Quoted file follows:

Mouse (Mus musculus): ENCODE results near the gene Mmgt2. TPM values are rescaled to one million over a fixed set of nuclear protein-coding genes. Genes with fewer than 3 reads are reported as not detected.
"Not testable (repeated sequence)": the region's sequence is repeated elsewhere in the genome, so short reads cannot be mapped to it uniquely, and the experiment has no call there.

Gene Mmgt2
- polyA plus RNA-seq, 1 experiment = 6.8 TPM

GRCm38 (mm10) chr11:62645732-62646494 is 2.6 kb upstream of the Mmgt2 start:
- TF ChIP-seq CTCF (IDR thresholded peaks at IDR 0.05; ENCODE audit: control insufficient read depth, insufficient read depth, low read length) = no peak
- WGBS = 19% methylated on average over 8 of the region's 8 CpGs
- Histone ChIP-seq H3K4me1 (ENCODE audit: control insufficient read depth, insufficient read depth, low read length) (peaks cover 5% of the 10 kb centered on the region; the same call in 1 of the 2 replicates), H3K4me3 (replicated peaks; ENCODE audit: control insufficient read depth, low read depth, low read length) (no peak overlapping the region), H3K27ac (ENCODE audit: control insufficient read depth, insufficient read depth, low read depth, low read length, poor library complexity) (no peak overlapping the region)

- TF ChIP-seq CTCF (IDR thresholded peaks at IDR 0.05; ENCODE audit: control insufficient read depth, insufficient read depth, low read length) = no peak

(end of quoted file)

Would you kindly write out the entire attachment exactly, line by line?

Mouse (Mus musculus): ENCODE results near the gene Mmgt2. TPM values are rescaled to one million over a fixed set of nuclear protein-coding genes. Genes with fewer than 3 reads are reported as not detected.
"Not testable (repeated sequence)": the region's sequence is repeated elsewhere in the genome, so short reads cannot be mapped to it uniquely, and the experiment has no call there.

Gene Mmgt2
- polyA plus RNA-seq, 1 experiment = 6.8 TPM

GRCm38 (mm10) chr11:62645732-62646494 is 2.6 kb upstream of the Mmgt2 start:
- TF ChIP-seq CTCF (IDR thresholded peaks at IDR 0.05; ENCODE audit: control insufficient read depth, insufficient read depth, low read length) = no peak
- WGBS = 19% methylated on average over 8 of the region's 8 CpGs
- Histone ChIP-seq H3K4me1 (ENCODE audit: control insufficient read depth, insufficient read depth, low read length) (peaks cover 5% of the 10 kb centered on the region; the same call in 1 of the 2 replicates), H3K4me3 (replicated peaks; ENCODE audit: control insufficient read depth, low read depth, low read length) (no peak overlapping the region), H3K27ac (ENCODE audit: control insufficient read depth, insufficient read depth, low read depth, low read length, poor library complexity) (no peak overlapping the region)

- TF ChIP-seq CTCF (IDR thresholded peaks at IDR 0.05; ENCODE audit: control insufficient read depth, insufficient read depth, low read length) = no peak